Netflix subscribers (like myself) have access to the entire streaming library of Netflix videos. If the video is in your instant queue, you’re just a few clicks away from watching it with Apple TV. You can also view streaming media from YouTube and Flickr – plus watch your favorite podcasts (like a certain someone’s) and access streaming media and images on the computers in your home.

Job(s) well done.

Oh, did I remember to tell you that the price of this sophomore effort has also been cut by 66%! That brings the Apple TV price point to US$99 – a great impulse buy for gadget geeks and mediaphiles. I’ll buy one, pick up a few extra HDMI and power cables, then tote a single unit around the house with me.

While I never considered purchasing the original Apple TV (not once), I can’t wait for this to ship (available in about four weeks to consumers in the US, Canada, the UK, France, Germany and Australia).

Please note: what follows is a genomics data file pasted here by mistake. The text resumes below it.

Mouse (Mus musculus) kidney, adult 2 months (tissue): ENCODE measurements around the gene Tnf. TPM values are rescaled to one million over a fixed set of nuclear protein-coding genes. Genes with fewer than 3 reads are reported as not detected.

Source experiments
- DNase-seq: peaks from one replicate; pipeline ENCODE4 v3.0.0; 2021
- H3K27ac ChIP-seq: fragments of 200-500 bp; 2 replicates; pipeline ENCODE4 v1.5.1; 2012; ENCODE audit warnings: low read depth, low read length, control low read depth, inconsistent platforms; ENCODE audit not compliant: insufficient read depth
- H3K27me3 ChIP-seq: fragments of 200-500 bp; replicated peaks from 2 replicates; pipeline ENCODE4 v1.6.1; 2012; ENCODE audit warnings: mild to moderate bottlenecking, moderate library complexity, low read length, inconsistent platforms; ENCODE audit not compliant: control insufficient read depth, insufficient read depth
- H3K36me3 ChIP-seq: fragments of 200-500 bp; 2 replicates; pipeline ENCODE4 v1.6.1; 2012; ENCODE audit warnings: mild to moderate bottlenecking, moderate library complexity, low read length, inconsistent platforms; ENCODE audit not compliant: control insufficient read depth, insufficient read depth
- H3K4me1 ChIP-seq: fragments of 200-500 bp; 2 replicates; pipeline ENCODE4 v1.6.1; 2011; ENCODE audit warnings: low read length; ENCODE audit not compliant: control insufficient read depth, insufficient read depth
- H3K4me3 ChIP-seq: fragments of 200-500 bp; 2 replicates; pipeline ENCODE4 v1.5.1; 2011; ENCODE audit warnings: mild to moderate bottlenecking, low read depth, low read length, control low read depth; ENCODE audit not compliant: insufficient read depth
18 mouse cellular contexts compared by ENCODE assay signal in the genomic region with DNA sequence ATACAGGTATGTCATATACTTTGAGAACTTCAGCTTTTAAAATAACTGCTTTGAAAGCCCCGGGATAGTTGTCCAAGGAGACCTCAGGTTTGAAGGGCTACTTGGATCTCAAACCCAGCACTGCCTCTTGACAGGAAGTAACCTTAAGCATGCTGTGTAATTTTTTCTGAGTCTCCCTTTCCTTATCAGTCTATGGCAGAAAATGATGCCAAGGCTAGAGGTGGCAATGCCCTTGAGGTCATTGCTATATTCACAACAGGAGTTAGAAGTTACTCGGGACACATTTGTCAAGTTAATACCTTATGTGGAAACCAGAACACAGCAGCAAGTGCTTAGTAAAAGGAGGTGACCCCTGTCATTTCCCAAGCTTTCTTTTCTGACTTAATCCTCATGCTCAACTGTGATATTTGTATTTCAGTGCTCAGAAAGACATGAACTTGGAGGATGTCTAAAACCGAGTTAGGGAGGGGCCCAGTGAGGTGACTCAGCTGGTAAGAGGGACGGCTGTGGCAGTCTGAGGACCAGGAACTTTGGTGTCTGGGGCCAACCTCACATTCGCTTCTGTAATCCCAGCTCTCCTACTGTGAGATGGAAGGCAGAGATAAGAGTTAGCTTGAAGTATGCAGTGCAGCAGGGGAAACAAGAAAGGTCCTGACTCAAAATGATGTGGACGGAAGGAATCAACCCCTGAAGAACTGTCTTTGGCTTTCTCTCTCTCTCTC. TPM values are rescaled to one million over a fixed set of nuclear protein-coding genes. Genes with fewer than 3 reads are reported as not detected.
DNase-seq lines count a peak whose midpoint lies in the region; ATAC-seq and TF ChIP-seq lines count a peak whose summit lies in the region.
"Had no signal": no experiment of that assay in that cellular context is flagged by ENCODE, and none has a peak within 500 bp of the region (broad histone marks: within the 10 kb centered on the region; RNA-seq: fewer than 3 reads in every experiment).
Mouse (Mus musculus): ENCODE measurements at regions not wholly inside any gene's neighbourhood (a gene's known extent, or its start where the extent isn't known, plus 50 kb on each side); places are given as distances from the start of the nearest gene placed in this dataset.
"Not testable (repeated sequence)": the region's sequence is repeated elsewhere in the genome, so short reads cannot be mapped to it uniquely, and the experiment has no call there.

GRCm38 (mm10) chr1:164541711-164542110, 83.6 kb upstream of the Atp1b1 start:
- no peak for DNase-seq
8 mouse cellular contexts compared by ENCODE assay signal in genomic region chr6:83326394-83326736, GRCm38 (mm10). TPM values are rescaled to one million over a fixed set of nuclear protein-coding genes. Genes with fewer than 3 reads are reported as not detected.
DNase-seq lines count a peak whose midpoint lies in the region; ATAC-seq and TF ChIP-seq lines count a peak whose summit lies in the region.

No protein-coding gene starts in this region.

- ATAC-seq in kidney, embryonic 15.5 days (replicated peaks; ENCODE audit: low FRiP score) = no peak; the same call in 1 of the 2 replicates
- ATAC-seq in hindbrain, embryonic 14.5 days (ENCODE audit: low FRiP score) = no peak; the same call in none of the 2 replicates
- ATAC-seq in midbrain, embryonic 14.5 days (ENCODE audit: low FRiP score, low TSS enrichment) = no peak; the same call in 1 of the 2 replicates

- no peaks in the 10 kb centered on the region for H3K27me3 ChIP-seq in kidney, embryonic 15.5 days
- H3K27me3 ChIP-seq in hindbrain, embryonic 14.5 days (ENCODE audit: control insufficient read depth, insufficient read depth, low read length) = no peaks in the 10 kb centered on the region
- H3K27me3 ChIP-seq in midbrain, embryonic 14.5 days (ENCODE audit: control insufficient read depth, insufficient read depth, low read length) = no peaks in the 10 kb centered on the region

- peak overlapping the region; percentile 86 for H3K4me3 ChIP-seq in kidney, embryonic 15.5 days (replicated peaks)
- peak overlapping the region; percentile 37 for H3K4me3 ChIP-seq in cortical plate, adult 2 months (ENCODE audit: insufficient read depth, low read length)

Am I alone with being impressed?

How to Download 720p High Definition YouTube Videos

This tip was too good not to pass along: a way to download high quality videos from YouTube for free (the high definition ones that have been uploaded in 720p).

You’ve likely already noticed that YouTube has enabled high quality viewing for all users — and if your system’s fast enough, and you have a broadband connection, the first thing you should do is visit your Video Playback Quality page and enable the “I have a fast connection. Always play higher-quality video when it’s available” option. This is apparently a cookie-based setting, which is a bit disappointing (because you have to re-enable it on every computer rather than having it set as a static preference in your YouTube account). Do this, and you’ll always see the best version of a video available.